Before the Scottish physician James Braid coined the terms "hypnosis" and "hypnotism", the phenomena of hypnosis belonged to the fields of magnetism and Mesmerism. Magnetists and Mesmerists believed that an invisible universal fluid was responsible for their cures. In 1784 a commission investigating Mesmer stated that the cures were due to the imagination, not to magnetism. In response to criticisms, one of Mesmer's pupils, Charles d'Elson, wrote, "If Mesmer had no other secret than that he has been able to make the imagination exert an influence upon health, would he not still be a wonder doctor? If treatment by the use of the imagination is the best treatment, why do we not make use of it?"[1]

Many people suffer from problems that are caused by the imagination. For example, the person with a fear of flying imagines the small space or turbulence, or, as Kroger describes in Clinical and Experimental Hypnosis, the example of a person who lacks confidence in public speaking:

"When in bed at night, he 'sees' himself walking up to the rostrum and 'hears' himself delivering his address. The mere thought of the future talk causes palpitation, sighing, holding of the breath and a panicky feeling. Thus, the imagination produces the same effects as if the speaker were in front of the audience. This process is referred to as sensory imagery. If his imagination is negatively 'programmed' in this manner, time after time, night after night, it is only natural that he will develop anxiety when he gets up to speak. Continually thinking negative, harmful and destructive thoughts eventually leads to their realization because of expectation and belief that they will happen. Having an idea of an action often results in that action."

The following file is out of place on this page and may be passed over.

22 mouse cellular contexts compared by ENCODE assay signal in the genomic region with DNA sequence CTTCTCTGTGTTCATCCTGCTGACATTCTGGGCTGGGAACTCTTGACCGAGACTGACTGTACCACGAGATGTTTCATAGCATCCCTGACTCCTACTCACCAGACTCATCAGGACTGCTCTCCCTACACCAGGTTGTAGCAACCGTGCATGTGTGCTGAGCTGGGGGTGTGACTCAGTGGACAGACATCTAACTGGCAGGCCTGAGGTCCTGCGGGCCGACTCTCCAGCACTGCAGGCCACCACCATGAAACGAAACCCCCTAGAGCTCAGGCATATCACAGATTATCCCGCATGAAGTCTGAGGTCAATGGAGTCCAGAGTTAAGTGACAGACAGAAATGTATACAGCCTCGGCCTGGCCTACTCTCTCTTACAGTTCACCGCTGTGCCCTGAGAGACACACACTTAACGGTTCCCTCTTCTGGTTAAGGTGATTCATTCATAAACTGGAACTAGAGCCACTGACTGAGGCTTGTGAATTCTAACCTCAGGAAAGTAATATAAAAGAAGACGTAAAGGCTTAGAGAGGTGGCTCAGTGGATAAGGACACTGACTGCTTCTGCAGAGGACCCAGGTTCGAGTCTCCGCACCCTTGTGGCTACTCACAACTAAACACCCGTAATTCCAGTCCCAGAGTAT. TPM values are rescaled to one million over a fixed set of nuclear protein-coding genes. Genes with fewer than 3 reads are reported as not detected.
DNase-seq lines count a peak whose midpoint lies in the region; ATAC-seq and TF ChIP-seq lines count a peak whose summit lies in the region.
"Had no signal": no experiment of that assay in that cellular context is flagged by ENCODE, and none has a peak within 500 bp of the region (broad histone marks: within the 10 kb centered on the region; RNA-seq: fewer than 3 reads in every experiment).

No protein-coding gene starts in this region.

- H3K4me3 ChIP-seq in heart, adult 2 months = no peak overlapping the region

The Law of Reversed Effect
Most people try to assert will power to solve their problems, but the Law of Reversed Effect says that the harder one tries to do something, the less chance there is of success.[2] For example: the insomniac who makes a real effort to sleep (even though sleep cannot occur from effort), or the smoker who tries to stop by admonishing herself every time she smokes a cigarette. In hypnotherapy, more effective than the suggestion "You do not smoke" is the imagery of increased breath capacity, healthier skin, or greater peace of mind.

More than words
The unconscious responds more readily to the imagination than to hypnotic suggestions. When hypnotic suggestions are used, their greatest effect is not in their literal meanings, but in the imagined thoughts they produce. Words and phrases can produce powerful imagery, so a thoughtful hypnotist will be sensitive to the imagery that certain words may trigger in the imagination. Part of the task of the hypnotist is to determine what words are cues for specific imagery for the hypnotic subject.

Make it personal
Imagination can be reproductive (i.e. reproducing a previous experience or idea) or productive/constructive (creating something new). When using imagery in hypnotherapy, the subject's own recollections are more impactful than a newly created image. For example, to help someone increase confidence in public speaking, it is more effective to use his actual memories of times when he felt confident (in speaking or otherwise) than to describe an idealized image to which he cannot relate from personal experience. His own personal experiences are not forced on him, so he will accept them more readily.

Types of imagery
Imagination can be volitional (voluntary) or receptive (involuntary). Hypnotherapy and self-hypnosis can use both types. With receptive imagery, the images come without conscious effort. An example of using receptive imagery is to establish a purpose for entering hypnosis (ex: to remember something or to solve a problem), and then to observe passively what imagery occurs on its own, without exerting conscious effort.

Tips for using imagery:

- Close your eyes.

- Pay attention to details: colors, shapes, faces, attire, landscape, sounds, feelings, etc.